On April 11, 2017, the Department of Ecology issued a preliminary draft of the Winery General Permit (“Permit”). The Permit regulates discharges of winery process wastewater (water that touches processed wine or is used to sanitize winemaking equipment and facilities) into the ground or underground storage systems. Below are some key takeaways and next steps for winery owners:
Do You Need The Permit?
There are several exemptions that may apply to you. Some examples include: home manufacturers of wine and alcohol, small wineries (producing less than 7,500 cases of wine per year), wineries that discharge into a double-lined lagoon, and wineries that discharge into a delegated municipality’s wastewater treatment plant.
Wineries should begin to gather information regarding what they will need to do to meet the terms and conditions of the Permit. The Permit will not go into effect until July 2019, which will give wineries the opportunity to implement and adjust to the terms and conditions of the Permit slowly over time.
For almost all wineries, it will be necessary to begin measuring the amount of wastewater discharged from its facilities. While the exception for small wineries is currently based on the amount of wine produced, in future permit rounds, the exception will be based solely on the amount of wastewater discharged. For larger wineries, there are volumetric limits on the amount of wastewater that may be discharged to irrigate vegetation and to abate road dust. In addition, there are different benchmarks for wineries that discharge above and below 600,000 gallons of wastewater.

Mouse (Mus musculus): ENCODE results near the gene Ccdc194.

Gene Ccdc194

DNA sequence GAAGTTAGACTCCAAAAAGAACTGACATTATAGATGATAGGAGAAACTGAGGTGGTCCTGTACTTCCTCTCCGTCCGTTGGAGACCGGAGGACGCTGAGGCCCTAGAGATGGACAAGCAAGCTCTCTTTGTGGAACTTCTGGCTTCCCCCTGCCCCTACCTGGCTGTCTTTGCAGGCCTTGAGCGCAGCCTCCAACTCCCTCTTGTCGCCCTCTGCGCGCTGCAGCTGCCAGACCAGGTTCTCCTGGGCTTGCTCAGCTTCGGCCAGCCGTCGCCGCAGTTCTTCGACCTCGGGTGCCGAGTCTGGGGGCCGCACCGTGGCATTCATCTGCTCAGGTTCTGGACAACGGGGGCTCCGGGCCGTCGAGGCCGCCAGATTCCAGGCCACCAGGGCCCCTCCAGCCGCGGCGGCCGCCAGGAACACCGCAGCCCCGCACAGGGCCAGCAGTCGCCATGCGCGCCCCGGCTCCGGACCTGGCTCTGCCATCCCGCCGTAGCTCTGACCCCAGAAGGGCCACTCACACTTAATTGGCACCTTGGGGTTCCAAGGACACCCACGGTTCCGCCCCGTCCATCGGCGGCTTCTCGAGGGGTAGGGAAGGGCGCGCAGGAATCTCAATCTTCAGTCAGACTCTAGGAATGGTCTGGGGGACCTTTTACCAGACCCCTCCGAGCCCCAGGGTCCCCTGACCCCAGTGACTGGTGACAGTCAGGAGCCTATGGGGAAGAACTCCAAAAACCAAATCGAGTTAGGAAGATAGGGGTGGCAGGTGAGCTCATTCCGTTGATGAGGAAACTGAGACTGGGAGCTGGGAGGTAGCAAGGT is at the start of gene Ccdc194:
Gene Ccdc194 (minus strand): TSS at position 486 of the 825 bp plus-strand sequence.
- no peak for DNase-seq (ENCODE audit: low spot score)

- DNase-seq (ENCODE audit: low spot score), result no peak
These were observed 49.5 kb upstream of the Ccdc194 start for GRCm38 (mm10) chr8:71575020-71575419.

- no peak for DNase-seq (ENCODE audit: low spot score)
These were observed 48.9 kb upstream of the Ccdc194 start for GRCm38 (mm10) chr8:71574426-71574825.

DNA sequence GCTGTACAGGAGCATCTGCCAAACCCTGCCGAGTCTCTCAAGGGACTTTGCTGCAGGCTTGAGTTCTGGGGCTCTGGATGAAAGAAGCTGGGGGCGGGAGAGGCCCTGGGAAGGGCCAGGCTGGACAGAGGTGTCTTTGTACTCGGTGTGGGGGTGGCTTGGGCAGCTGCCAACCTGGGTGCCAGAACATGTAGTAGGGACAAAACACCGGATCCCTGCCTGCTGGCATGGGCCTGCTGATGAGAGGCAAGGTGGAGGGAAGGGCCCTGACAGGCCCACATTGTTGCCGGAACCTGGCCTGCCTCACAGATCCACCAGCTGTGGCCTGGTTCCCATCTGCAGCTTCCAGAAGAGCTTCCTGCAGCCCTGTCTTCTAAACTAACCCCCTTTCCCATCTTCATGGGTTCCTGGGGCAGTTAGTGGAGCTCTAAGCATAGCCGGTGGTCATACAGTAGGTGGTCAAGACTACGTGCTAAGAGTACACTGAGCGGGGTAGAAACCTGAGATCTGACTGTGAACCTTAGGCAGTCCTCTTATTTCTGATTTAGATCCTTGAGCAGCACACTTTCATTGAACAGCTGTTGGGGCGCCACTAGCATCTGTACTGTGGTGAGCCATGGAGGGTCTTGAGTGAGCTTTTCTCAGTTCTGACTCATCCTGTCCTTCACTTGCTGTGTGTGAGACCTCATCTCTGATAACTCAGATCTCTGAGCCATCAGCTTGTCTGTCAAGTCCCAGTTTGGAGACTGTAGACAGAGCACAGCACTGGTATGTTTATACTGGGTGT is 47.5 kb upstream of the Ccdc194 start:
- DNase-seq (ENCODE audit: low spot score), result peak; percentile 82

Determine Compliance Cost (and Tell Ecology)
Both federal and state law require agencies proposing new rules to issue a Small Business Economic Impact Report. If there are more than minor impacts to small businesses (or businesses with fewer than 50 employees), which is the greater of 0.3 percent of revenue or $100, Ecology must mitigate against such costs. Wineries have a say in what mitigation is required. Mitigation includes:
- Reducing, modifying, or eliminating substantive regulatory requirements;
- Simplifying, reducing, or eliminating recordkeeping and reporting requirements;
- Reducing the frequency of inspections;
- Delaying compliance timetables;
- Reducing or modifying fine schedules for noncompliance; or
- Any other mitigation techniques including those suggested by small businesses or small business advocates.
It will be important for small wineries to determine their costs and to inform Ecology. Washington state’s audit from 2016 revealed that only 28 percent of all Small Business Economic Reports have all required information by law, and just 8.2 percent of all rules are determined by rule-making state agencies to have “more than minor” impacts on small businesses.
Engage in the Comment and Public Hearing Process
The Small Business Economic Impact Report and a final draft of the Permit are set for release in August 2017. A second comment period and public hearings will take place at that time. Members of the public have the right to challenge costs provided in the Small Business Economic Impact Report.
While Ecology has expertise in water quality, it does not have expertise in running a small business or winery. In addition, it is likely that the trend of the Permit will be to cover more wineries and be geared toward higher levels of water quality over time. Thus, now is the time to engage in the process and to have a say in the terms of the Permit. While the Permit acts as a shield against liability, the Permit also indicates Ecology’s intent to scrutinize the wine industry more carefully. Non-compliance may result in fines of up to $10,000 per violation (per day).